There are problems with the film however. It is difficult to believe in Arnie as an everyman character or indeed anything other than a murderous robot. Another problem with the film are the constant chase sequences, which at times serve no purpose other than to show off the special effects and feature unnecessary violence. The vision of the future borrows heavily from the eighties fashion and as such the look of the film is some bizarre cross between futuristic neon and vulgar 80s couture, drawing unfavourable comparisons with other Philip K Dick adaptations like Blade Runner.
Despite this, Total Recall stands out amongst other action/sci-fi films of the time, as instead of trying to dazzle the audience with over the top action, it creates a clever and well thought-out plot, with many twists and turns, as well as giving the audience something to think about after.
The main talking point surrounding The Imaginarium of Doctor Parnassus
is the fact that it is the last appearance of the late Heath Ledger,
however, there is a lot more to talk about with this film. Ledger's
performance is good, as one would expect, but he has done better and
more iconic roles. The problem faced by his death occurring before
filming completed is overcome easily and one would not necessarily know
that Ledger had died just from the evidence of the film. There is a
fitting tribute to him in the film, as Johnny Depp's version of Heath
Ledger's character comments on how celebrities who died young will live
However, this film deserves to be discussed as a piece of work on its own. Like many of Terry Gilliam's films it is both complex and imaginative. The titular Doctor Parnassus (Christopher Plummer) operates a mostly unsuccessful travelling show where he hopes to send members of the public through a magic mirror into the Imaginarium where they will ultimately face a choice between giving their soul to Parnassus or the Devil (Tom Waits). Those two are having a contest for the soul of Valentina (Lily Cole), the Doctor's daughter. Helping the Doctor's show are the lovelorn Anton, the dwarf Percy and Tony a mysterious stranger who can draw punters.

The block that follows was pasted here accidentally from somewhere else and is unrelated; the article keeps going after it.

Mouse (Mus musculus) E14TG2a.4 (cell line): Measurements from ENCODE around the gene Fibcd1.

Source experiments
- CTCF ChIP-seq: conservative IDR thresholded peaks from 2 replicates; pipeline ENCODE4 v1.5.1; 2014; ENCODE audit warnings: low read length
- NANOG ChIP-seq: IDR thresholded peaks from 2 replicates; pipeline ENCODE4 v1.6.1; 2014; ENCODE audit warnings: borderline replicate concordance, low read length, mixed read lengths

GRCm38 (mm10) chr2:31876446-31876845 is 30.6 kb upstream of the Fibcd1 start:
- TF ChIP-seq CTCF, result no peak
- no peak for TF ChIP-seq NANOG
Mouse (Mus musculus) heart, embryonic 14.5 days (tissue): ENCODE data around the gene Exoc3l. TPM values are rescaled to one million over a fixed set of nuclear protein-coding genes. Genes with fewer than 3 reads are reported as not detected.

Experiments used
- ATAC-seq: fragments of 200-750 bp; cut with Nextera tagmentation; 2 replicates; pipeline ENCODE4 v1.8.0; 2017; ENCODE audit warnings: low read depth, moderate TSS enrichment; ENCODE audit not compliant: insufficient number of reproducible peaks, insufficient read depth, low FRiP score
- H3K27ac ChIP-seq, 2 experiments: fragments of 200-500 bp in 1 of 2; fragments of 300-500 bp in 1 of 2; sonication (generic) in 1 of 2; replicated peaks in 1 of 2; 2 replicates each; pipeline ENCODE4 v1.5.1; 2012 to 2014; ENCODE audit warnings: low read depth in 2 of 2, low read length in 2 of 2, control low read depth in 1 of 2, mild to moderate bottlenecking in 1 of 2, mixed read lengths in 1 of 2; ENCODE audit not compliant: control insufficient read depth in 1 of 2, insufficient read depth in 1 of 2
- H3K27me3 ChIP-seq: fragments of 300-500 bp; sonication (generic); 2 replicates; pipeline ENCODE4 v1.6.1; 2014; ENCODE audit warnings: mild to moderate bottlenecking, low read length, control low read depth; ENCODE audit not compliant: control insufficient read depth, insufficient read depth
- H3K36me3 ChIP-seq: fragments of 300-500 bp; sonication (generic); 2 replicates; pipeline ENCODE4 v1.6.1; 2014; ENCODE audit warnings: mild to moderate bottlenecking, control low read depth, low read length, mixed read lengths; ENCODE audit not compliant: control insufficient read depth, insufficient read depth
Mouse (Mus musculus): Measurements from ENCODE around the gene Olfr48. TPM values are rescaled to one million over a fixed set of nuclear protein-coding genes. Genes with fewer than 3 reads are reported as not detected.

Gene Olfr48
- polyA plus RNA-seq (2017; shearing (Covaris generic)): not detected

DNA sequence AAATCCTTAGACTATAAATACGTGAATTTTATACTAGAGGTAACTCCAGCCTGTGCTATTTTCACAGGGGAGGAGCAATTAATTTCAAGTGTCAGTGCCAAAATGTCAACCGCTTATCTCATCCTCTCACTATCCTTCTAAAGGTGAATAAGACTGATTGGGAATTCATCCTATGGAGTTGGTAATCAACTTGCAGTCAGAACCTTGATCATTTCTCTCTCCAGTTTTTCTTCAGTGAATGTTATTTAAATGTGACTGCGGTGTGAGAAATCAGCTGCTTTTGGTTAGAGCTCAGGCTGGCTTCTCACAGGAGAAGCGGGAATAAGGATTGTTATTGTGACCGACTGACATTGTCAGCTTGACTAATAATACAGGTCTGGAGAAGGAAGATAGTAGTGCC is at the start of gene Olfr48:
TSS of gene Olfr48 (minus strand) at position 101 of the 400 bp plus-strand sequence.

Initially all these plot points work well. Doctor Parnassus is a desperate man who has almost given up hope, whilst the Devil is entertaining to watch, yet evidently devious. The heart of the film lies with Valentina who wants a normal life but is it unaware that it is far more complicated than just the raising of money. Unfortunately, the film runs into difficulty in the last third as the plot lines all come together and even more are added, creating a overly complex ending where nothing gets resolved properly.
The acting is good, with Lily Cole surprisingly impressive and old hands Christopher Plummer and Tom Waits leading by example. Terry Gilliam direction combines the fantastical and the ordinary in a way that only he can. It is the first time he has participated in the writing process for two decades and this film has an autobiographical feel as Doctor Parnassus tries to entice with stories and the imagination only to be met by cynical crowds. This effort to wow the public may not move them away from CGI and is short of his best, but it is still entertaining and favourable over films which lack charm, imagination and storytelling.